Organized by podcast host Clay Clark, “Reawakening America” is a rolling show of medical and COVID disinformation, just one of a few tours organized by Clark giving a platform to numerous far-right talking heads and questionable medical professionals. Flynn has appeared at many of the events and recently went on Clark’s show to claim that there was talk about putting vaccines into salad dressing -- surprisingly, this appears to not be true.

These are hardly the only fringe figures Pawlowski has come into contact with while in the United States. During another “Health & Safety” event organized by Clark in Tampa, Florida, he delivered a sermon to a crowd about how they were engaged in a new civil rights movement. 

During this conference, as noted by Media Matters’ Alex Kaplan, Pawlowski responded to the signature QAnon phrase “where we go one we go all,” with a simple “amen.”

There is also a movie allegedly in the works based around Pawlowski’s life and struggles, according to a video posted on YouTube by the pastor. After attending an Arizona conference featuring Eric Trump, he posted a video of a meeting with Mike Smith, a former Hollywood stunt man and creator of the film “Out of Shadows,” which purports to be a documentary exposing the satanic pedophilia of the major film industry. 

“I’ve never seen more lions in a Savannah, and you know I work in Africa, than in the [United States],” Pawlowski said, introducing Smith to his audience. He added that the director was cooking some more stuff for the glory of God this time, not for the glory of Hollywood or the devil.”

Describing the Canadian pastor as an “amazing man,” Smith said “I want to tell his story because what’s happening to the pastor here is absolutely atrocious. It’s an attack on the church, it’s an attack on Christ.”

This would not be the first documentary made about the Street Church’s founder, as he was the subject of a previous feature on his ministry’s efforts to help feed Calgary’s houseless population. 

Pawlowski is best known as a hate preacher based out of Calgary, Alberta and runs the Cave of Adullam, also known as Street Church, a far-right, anti-2SLGBTQ+ religious space. Since 2005, Pawlowski has become known for holding loud outdoor events in which he feeds the houseless population while proselytizing his specific, and bigoted, brand of religion. In more recent years, he, along with his brother, have become fixtures in the far-right protest movement.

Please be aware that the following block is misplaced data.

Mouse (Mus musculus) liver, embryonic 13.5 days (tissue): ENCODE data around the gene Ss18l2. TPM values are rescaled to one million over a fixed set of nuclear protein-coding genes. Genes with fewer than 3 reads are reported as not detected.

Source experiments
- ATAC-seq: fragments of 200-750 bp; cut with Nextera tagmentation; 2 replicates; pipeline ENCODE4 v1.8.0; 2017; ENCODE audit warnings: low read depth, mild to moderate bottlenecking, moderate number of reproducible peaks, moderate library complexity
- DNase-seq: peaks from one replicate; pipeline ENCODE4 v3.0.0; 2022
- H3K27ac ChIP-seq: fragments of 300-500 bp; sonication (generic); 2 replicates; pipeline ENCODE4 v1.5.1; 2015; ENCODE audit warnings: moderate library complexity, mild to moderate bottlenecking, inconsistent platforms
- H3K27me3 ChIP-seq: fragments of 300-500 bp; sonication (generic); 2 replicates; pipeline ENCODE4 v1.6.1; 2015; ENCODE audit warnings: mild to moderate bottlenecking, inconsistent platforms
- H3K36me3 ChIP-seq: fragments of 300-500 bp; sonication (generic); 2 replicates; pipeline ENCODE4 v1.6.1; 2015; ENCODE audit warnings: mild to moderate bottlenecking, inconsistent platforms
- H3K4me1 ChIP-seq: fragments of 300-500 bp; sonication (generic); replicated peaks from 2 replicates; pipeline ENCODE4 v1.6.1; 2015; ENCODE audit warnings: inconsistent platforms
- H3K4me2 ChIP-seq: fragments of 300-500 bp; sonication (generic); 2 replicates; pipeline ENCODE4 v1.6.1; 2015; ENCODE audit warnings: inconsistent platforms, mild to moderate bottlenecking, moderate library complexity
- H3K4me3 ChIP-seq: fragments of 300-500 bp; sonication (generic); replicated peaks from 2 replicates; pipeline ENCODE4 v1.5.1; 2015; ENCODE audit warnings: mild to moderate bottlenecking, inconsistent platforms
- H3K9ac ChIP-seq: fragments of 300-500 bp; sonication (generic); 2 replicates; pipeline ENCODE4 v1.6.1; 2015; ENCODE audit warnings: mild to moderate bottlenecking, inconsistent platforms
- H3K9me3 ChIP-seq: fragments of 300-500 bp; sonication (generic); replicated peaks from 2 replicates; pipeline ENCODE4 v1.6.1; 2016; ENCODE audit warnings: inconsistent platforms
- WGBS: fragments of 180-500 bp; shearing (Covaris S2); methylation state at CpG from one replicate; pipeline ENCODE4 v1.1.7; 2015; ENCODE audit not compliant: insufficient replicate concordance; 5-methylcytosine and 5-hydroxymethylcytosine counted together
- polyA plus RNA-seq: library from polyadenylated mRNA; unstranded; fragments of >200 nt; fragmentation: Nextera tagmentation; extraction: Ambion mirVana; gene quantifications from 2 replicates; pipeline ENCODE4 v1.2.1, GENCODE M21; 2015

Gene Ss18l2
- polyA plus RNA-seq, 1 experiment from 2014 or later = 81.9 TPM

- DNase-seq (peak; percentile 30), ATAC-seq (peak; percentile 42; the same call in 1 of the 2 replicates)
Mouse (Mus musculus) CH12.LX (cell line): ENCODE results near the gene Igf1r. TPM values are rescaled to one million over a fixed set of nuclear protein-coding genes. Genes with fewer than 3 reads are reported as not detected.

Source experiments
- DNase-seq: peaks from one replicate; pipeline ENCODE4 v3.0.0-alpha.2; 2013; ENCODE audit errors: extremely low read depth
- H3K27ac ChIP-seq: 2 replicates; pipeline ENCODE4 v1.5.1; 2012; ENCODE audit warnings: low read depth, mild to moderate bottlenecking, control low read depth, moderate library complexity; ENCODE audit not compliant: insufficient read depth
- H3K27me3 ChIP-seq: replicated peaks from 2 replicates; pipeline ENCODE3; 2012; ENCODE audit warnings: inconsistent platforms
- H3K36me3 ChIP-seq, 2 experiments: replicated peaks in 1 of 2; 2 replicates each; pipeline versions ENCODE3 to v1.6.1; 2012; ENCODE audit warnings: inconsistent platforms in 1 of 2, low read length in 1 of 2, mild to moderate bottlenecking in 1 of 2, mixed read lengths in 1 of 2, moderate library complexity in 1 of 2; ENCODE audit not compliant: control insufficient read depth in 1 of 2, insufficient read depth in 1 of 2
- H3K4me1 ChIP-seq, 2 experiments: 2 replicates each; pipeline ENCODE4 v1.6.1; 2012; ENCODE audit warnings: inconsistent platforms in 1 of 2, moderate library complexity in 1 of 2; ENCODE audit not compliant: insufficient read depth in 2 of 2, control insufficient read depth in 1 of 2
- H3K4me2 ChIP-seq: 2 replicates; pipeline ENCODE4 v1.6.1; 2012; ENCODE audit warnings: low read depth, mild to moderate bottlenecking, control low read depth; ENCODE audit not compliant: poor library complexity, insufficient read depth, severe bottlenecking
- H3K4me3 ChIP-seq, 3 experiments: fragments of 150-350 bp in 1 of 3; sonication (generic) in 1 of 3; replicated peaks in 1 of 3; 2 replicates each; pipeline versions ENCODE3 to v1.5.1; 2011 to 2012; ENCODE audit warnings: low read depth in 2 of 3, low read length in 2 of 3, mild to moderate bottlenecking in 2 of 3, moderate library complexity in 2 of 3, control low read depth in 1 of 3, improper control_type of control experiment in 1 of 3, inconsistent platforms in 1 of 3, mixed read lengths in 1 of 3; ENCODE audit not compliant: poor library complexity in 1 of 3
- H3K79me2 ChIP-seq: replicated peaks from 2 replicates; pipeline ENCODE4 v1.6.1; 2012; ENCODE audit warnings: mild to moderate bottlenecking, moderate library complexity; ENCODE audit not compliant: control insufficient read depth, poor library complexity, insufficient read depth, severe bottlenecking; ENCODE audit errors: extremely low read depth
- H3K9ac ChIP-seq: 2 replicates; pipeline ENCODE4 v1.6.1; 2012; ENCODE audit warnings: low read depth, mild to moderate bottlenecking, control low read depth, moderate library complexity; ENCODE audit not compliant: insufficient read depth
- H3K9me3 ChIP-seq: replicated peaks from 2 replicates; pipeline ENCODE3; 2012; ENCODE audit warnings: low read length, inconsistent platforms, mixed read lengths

His hate is primarily directed at the 2SLGBTQ+ community, by holding protests and disrupting Pride events. When asked for comment about his views towards LGBTQ people, Pawlowski said that “regarding the homosexual sin, I love everyone regardless of their sin. Everyone has fallen short of the glory of God created him or her for a purpose. Just because I disagree with someone’s preferences or life choices does not mean that I wish them ill or I hate them.”

Despite these sentiments, in 2013 he blamed flooding in Alberta on the 2SLGBTQ+ community: “(God) is weeping for the perversions of homosexuality which includes the walking out the pride of their abominations in the streets of our cities.”

Pawlowski also organized a protest featuring anti-LGBTQ activist Bill Whatcott in 2017. In 2018 Pawlowski called Whatcott a “Christian freedom fighter” when he was charged with promoting hate at a Toronto Pride event.

On his website, Pawlowski wrote, “This was a Church vigil called ‘In Defence of Christianity’ Thouse [sic] homofascists and antifa-fascists just proved our point that there is a need to defend Christianity in this Godless and perverted nation!”

PressProgress reported that same year that Pawlowski’s website stated that homosexuals are “not ashamed to declare the name of their master (Satan) and in the same way not concerned with provoking greatly the wrath of the Living God.”

In 2019 Pawlowski vocally objected to a rainbow crosswalk in Calgary. According to CBC, "This is a lie from the pit of hell, perverted symbol that God has given to us.… They are using it to laugh at God, to shake their fingers at God saying, 'we don't care about your law, we don't care about you,’” Pawlowski said in a video on Facebook.

Pawlowski also targets the Muslim community. Another 2013 post authored by Pawlowski states, “those Muslims and their message is un-Canadian...if we will not stand up for our values today, their [sic] will be no police and courts that will protect our rights tomorrow. It will be Sharia law and if you will not to submit [sic] to that wicked evil dictatorship you are dead.”

With files from Kurt Phillips and Elizabeth Simons.

This story has been updated to include the charges reportedly filed against Artur Pawlowski.